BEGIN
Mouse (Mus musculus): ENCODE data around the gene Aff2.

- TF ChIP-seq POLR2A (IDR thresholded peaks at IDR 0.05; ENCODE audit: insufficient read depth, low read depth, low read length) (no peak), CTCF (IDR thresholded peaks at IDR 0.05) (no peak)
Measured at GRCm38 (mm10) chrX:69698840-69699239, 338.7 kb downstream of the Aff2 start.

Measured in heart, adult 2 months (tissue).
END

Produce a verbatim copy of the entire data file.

Mouse (Mus musculus): ENCODE data around the gene Aff2.

- TF ChIP-seq POLR2A (IDR thresholded peaks at IDR 0.05; ENCODE audit: insufficient read depth, low read depth, low read length) (no peak), CTCF (IDR thresholded peaks at IDR 0.05) (no peak)
Measured at GRCm38 (mm10) chrX:69698840-69699239, 338.7 kb downstream of the Aff2 start.

Measured in heart, adult 2 months (tissue).